An entropy of 0.6 is ok. You should not decide on the number of classes based primarily on entropy  use BIC instead. Sample size does not have to do with entropy. 

Laina Isler posted on Wednesday, June 12, 2013  4:15 pm



Thanks for the quick reply. The BIC are very large, so I am not certain how much of a difference is necessary to support one number of classes over another. Furthermore, the BIC keeps decreasing when I add classes long after further tests (Vuonglomendellrunin likelihood ratio test) indicate that fewer classes would be sufficiant. For instance, a BIC of 322937.566 vs. 322838.965 vs. 322769.701 were obtained for 4, 5, 6 classes, respectively. While the tech11 output (lomenellruban adjusted LRT) is 0.008, 0.0102, and 0.0922, respectively. Does this indicate the a 5 class solution is attained, despite BIC values continuing to decrease, (up to 9 classes continue to show a decrease in BIC)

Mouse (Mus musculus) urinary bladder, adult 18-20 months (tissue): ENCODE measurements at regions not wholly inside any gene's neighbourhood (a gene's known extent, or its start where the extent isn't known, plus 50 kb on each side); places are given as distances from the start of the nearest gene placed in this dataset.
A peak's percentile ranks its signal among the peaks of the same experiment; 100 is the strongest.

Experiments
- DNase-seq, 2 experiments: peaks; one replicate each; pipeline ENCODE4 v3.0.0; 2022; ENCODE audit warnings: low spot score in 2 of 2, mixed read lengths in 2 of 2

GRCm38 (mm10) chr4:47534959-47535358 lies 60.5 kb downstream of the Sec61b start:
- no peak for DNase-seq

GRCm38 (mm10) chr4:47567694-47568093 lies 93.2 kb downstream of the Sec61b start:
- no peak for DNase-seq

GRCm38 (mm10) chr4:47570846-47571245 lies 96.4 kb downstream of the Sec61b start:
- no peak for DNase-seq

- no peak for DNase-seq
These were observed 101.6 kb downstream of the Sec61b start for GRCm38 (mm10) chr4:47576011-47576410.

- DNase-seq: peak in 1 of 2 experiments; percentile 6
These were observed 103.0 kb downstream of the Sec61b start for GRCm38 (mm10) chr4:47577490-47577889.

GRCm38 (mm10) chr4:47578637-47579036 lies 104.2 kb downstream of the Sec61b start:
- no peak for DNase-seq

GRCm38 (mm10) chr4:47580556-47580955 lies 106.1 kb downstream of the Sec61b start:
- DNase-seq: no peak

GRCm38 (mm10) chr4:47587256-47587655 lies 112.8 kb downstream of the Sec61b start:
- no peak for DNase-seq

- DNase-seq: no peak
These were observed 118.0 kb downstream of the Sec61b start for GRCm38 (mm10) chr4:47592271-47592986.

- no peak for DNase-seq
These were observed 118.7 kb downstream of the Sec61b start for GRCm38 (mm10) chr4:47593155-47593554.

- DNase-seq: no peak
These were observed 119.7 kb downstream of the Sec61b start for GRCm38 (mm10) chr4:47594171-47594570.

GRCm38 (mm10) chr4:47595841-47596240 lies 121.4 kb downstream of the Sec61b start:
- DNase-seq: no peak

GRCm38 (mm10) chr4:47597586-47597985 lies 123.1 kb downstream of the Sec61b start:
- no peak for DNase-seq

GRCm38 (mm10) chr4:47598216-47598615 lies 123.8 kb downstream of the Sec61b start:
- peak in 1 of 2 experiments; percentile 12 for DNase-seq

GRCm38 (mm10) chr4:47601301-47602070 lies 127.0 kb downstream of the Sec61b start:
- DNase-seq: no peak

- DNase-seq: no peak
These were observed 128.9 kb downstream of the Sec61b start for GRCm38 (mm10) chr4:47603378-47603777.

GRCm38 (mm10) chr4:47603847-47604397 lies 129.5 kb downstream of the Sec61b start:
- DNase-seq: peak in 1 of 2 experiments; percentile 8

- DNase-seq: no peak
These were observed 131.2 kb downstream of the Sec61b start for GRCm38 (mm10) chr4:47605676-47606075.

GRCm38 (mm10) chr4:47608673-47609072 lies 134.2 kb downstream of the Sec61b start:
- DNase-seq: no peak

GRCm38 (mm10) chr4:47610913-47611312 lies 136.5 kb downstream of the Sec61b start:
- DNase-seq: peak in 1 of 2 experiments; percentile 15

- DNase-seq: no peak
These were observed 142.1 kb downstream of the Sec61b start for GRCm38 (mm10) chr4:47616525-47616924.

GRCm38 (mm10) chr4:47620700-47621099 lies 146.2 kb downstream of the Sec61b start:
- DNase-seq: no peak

Yes, Tech11 gives support to 5 classes, but given that BIC continues to decline, the conclusion isn't clear. I would recommend what we teach in Topic 5, namely to look at how different the solutions are for 5 and higher number classes. Look at the profile plots  perhaps 6 and more classes are merely uninteresting variations on 5class themes. 


Thanks for your help. The 5 class seems the most reasonable. However, I am getting altered models (class size, average latent class probabilities and plot) depending on whether I run the data with syntax to test covariates (du3step), or likelihood ratio tests (tech11 and tech14). I thought these tests were not supposed to effect the classes themselves, and was wondering which output would be more accurate, or whether there is a way to run the tests wihtout impactin class results? Thank you 


Please send one output with neither DU3STEP or TECH11 and TECH14, one output with only DU3STEP, and one output with only TECH11 and TECH14, and your license number to support@statmodel.com. 

Natalie posted on Thursday, April 17, 2014  1:43 pm



Are variances of the continuous distal outcome free to vary or constrained equal across class when Dcon is used? 


They are unconstrained/unequal. 

Back to top